The change that we want to see can only happen if we all get involved. Please come to the festival – share your experience, ask questions (even the ones that seem basic and ‘stupid’), and point out the elephants in the room. Everyone is welcome – whether you’re a service designer, a client, another kind of designer, or a curious member of the public. Everyone’s ideas can help make service design better.

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Is This Britain 2012?

What does it mean to be British now?
What is ‘Britishness’?
What makes Britain, Britain?

‘Is This Britain 2012?’ was an installation/workshop run by Lior Smith, Olivia Clemence and Henrietta Jadin at Designersblock 2012 at Southbank, during the London Design Festival. We wanted to capture the spirit of Britain following the Olympics and recent events with the royal family.

The kinetic installation developed over the four days of the exhibition. Inspired by the aesthetic characteristic of windmills, once a key feature of the Southbank pre-industrial economy, we helped participants to craft and write on their own paper windmills. Collectively all the windmills formed a large union jack, forming a three-dimensional ideas board of what visitors thought makes Britain, Britain.

Our presence at Designersblock contributed to making the environment a friendly and welcoming place. The windmills took about four minutes to make for beginners, so it was an accessible craft to employ for the workshop. However, many of the participants sat at our table for over 40 minutes, making a few origami windmills, and we talked at length about British culture and identity. Despite about 50% of participants not being British, everyone had something to say; the result was a widely spanning insight into our culture. Towards the end the focus was more on what people had already written. Once the installation was completed, the Southbank centre was keen to keep it for display.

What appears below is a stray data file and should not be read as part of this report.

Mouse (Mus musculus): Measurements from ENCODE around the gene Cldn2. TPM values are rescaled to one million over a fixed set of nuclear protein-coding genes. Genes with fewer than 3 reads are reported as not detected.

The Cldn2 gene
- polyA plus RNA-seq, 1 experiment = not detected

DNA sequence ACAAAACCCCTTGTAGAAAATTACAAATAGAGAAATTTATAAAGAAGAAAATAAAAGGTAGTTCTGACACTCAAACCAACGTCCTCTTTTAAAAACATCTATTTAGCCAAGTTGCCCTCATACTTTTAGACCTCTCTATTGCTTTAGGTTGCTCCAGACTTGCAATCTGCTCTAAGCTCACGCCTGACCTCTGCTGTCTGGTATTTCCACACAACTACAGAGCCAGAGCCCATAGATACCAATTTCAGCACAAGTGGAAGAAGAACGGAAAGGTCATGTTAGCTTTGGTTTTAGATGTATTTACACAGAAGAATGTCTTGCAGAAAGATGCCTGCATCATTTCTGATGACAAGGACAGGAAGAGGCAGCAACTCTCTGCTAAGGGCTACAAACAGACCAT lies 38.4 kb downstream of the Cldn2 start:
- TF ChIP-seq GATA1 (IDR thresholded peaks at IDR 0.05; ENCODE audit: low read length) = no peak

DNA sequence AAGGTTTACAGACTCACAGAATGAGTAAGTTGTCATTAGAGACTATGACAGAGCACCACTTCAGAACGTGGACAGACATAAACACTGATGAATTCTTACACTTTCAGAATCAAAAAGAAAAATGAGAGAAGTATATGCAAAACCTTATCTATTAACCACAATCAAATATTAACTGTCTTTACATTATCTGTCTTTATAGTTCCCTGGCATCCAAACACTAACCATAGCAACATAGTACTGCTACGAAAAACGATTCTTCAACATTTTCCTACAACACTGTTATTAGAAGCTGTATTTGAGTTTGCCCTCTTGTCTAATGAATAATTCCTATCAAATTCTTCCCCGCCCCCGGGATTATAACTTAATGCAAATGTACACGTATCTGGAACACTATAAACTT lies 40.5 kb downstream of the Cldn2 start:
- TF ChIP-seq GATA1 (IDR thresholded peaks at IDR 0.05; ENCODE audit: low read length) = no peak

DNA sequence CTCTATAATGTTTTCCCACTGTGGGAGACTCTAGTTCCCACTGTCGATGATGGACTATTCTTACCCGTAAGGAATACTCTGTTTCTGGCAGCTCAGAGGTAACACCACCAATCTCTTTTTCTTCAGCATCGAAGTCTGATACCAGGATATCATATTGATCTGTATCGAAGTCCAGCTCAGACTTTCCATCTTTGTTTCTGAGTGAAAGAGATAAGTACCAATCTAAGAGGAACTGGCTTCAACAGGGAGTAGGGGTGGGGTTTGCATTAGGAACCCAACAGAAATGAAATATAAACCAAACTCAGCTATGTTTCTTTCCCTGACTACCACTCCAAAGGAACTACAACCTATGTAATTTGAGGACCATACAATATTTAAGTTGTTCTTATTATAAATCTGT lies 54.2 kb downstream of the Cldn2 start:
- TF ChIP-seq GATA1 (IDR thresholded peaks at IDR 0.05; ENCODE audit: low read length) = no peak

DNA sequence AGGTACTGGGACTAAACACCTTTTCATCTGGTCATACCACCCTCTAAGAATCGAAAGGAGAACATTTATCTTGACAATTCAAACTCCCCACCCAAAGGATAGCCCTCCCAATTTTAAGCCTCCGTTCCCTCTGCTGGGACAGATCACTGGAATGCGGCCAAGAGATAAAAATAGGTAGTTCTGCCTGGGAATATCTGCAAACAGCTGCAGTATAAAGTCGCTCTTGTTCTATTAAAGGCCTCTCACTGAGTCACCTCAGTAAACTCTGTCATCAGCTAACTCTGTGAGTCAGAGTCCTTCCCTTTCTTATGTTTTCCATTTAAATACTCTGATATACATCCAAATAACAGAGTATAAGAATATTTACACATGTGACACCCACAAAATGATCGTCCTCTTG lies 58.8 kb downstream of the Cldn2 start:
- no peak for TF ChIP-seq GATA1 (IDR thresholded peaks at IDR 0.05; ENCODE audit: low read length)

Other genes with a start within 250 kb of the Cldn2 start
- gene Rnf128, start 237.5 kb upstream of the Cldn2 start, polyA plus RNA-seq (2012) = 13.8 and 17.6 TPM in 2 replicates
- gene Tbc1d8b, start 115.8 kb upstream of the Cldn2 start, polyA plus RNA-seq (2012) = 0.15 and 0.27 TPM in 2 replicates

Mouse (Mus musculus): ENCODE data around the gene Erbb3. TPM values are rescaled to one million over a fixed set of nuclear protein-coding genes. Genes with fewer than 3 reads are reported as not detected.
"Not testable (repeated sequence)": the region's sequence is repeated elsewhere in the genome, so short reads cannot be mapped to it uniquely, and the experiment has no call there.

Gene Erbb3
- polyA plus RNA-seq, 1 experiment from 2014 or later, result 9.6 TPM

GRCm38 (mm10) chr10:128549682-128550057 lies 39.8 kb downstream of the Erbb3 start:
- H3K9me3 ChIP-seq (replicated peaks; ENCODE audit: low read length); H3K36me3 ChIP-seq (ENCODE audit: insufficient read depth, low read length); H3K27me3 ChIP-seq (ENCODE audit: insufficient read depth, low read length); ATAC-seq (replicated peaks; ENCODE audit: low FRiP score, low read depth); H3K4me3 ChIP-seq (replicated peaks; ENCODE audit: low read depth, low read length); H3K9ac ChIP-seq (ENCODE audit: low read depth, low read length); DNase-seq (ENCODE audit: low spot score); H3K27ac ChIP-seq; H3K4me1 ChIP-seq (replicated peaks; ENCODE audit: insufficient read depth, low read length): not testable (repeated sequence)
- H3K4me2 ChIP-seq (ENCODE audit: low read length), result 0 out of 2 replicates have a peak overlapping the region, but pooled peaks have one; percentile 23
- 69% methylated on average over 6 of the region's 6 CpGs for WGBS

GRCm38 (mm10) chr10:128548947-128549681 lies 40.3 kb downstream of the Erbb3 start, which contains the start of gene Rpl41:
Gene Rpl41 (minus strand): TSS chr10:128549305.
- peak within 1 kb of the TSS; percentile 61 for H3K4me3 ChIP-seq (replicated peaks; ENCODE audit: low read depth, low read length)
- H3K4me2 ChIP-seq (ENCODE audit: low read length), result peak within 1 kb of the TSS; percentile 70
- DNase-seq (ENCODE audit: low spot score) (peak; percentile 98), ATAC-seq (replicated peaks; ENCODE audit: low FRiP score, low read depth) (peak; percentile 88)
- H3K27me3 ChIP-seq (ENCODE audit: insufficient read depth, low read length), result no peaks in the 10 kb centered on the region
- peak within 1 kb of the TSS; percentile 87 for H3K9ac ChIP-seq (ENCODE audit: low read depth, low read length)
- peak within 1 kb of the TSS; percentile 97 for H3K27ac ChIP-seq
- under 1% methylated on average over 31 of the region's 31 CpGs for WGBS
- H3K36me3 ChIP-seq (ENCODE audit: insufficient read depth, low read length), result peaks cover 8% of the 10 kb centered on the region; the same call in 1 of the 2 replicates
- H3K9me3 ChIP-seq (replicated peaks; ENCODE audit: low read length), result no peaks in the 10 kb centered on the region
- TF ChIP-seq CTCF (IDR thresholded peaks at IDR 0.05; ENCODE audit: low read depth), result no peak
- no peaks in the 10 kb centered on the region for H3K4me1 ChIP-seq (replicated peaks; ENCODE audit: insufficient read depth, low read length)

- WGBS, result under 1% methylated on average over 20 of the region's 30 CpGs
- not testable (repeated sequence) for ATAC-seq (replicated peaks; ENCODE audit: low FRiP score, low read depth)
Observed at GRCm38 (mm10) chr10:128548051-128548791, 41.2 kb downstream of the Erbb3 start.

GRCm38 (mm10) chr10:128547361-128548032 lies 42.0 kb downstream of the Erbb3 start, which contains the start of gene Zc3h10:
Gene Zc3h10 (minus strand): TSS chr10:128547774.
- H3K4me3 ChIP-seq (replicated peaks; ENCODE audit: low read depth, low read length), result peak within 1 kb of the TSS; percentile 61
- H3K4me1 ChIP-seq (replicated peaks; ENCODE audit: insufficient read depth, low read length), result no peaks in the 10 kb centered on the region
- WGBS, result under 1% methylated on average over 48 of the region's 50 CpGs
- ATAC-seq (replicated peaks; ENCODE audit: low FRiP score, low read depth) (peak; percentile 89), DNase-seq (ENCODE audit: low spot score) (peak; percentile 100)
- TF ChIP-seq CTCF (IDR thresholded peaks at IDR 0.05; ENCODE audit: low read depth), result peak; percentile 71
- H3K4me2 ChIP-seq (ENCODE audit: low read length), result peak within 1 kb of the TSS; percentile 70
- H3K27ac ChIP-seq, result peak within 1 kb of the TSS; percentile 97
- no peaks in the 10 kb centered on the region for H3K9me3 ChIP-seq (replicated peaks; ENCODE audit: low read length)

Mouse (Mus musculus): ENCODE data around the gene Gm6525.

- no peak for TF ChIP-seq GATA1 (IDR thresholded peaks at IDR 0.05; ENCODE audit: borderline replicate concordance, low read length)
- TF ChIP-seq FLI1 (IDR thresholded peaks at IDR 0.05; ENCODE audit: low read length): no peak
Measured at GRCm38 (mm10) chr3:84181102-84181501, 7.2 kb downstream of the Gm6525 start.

www.isthisbritain2012.wordpress.com

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Brutal Simplicity of Thought at the V&A

‘Brutal Simplicity of Thought: How It Changed the World’ by M&C Saatchi was at the V&A in the Sackler Centre in September. I thought it was fantastic so I took pictures of all of it.

‘Simplicity looks easy. It’s not. It’s easier to complicate than to simplify. This display by M&C Saatchi brings to life stunningly simple examples of concepts that have changed the world – from God to the humble paper clip; it celebrates moments when Brutal Simplicity of Thought ruled the world and showed that Nothing is Impossible. Based on the soon to be published book Brutal Simplicity of Thought (Ebury Publishing), this display aims to make us see everything afresh. It is the distillation, in words and pictures, of the Saatchi approach.’ – V&A website
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Industrial Revolution 2.0 at the V&A, Design Week 2011

Passing through the statue hall in the V&A, I did a double take. This statue had been plonked next to the familiar classical permanent ones. Looking at it, it seemed to have a theme of modern notions of beauty – fashion accessories floated from the bust’s hair. The presence of the bust was a good touch to the V&A’s collections during Design Week.